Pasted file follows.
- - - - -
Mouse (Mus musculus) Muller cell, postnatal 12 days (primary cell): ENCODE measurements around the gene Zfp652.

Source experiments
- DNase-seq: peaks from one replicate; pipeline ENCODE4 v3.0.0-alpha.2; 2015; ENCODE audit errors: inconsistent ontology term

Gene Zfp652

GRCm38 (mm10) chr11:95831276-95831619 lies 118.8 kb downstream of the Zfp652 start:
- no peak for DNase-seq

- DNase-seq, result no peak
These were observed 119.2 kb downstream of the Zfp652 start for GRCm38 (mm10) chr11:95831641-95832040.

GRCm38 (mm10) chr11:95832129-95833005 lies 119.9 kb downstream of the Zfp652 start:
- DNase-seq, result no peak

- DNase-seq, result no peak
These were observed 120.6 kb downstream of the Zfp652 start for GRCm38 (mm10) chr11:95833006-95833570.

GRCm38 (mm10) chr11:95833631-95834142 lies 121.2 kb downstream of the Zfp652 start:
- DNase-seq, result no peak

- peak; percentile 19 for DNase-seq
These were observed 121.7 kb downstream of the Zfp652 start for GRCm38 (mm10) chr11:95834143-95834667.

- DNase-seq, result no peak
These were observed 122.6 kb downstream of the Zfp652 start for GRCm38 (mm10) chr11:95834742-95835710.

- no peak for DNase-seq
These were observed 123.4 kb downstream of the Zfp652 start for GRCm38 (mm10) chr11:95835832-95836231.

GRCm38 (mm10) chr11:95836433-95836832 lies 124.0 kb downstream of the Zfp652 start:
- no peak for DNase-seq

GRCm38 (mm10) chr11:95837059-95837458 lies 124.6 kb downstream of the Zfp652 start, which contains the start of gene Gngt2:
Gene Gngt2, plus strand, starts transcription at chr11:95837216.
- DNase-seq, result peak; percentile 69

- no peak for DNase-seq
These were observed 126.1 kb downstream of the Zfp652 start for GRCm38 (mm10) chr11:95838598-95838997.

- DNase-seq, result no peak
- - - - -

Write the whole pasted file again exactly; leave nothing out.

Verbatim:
Mouse (Mus musculus) Muller cell, postnatal 12 days (primary cell): ENCODE measurements around the gene Zfp652.

Source experiments
- DNase-seq: peaks from one replicate; pipeline ENCODE4 v3.0.0-alpha.2; 2015; ENCODE audit errors: inconsistent ontology term

Gene Zfp652

GRCm38 (mm10) chr11:95831276-95831619 lies 118.8 kb downstream of the Zfp652 start:
- no peak for DNase-seq

- DNase-seq, result no peak
These were observed 119.2 kb downstream of the Zfp652 start for GRCm38 (mm10) chr11:95831641-95832040.

GRCm38 (mm10) chr11:95832129-95833005 lies 119.9 kb downstream of the Zfp652 start:
- DNase-seq, result no peak

- DNase-seq, result no peak
These were observed 120.6 kb downstream of the Zfp652 start for GRCm38 (mm10) chr11:95833006-95833570.

GRCm38 (mm10) chr11:95833631-95834142 lies 121.2 kb downstream of the Zfp652 start:
- DNase-seq, result no peak

- peak; percentile 19 for DNase-seq
These were observed 121.7 kb downstream of the Zfp652 start for GRCm38 (mm10) chr11:95834143-95834667.

- DNase-seq, result no peak
These were observed 122.6 kb downstream of the Zfp652 start for GRCm38 (mm10) chr11:95834742-95835710.

- no peak for DNase-seq
These were observed 123.4 kb downstream of the Zfp652 start for GRCm38 (mm10) chr11:95835832-95836231.

GRCm38 (mm10) chr11:95836433-95836832 lies 124.0 kb downstream of the Zfp652 start:
- no peak for DNase-seq

GRCm38 (mm10) chr11:95837059-95837458 lies 124.6 kb downstream of the Zfp652 start, which contains the start of gene Gngt2:
Gene Gngt2, plus strand, starts transcription at chr11:95837216.
- DNase-seq, result peak; percentile 69

- no peak for DNase-seq
These were observed 126.1 kb downstream of the Zfp652 start for GRCm38 (mm10) chr11:95838598-95838997.

- DNase-seq, result no peak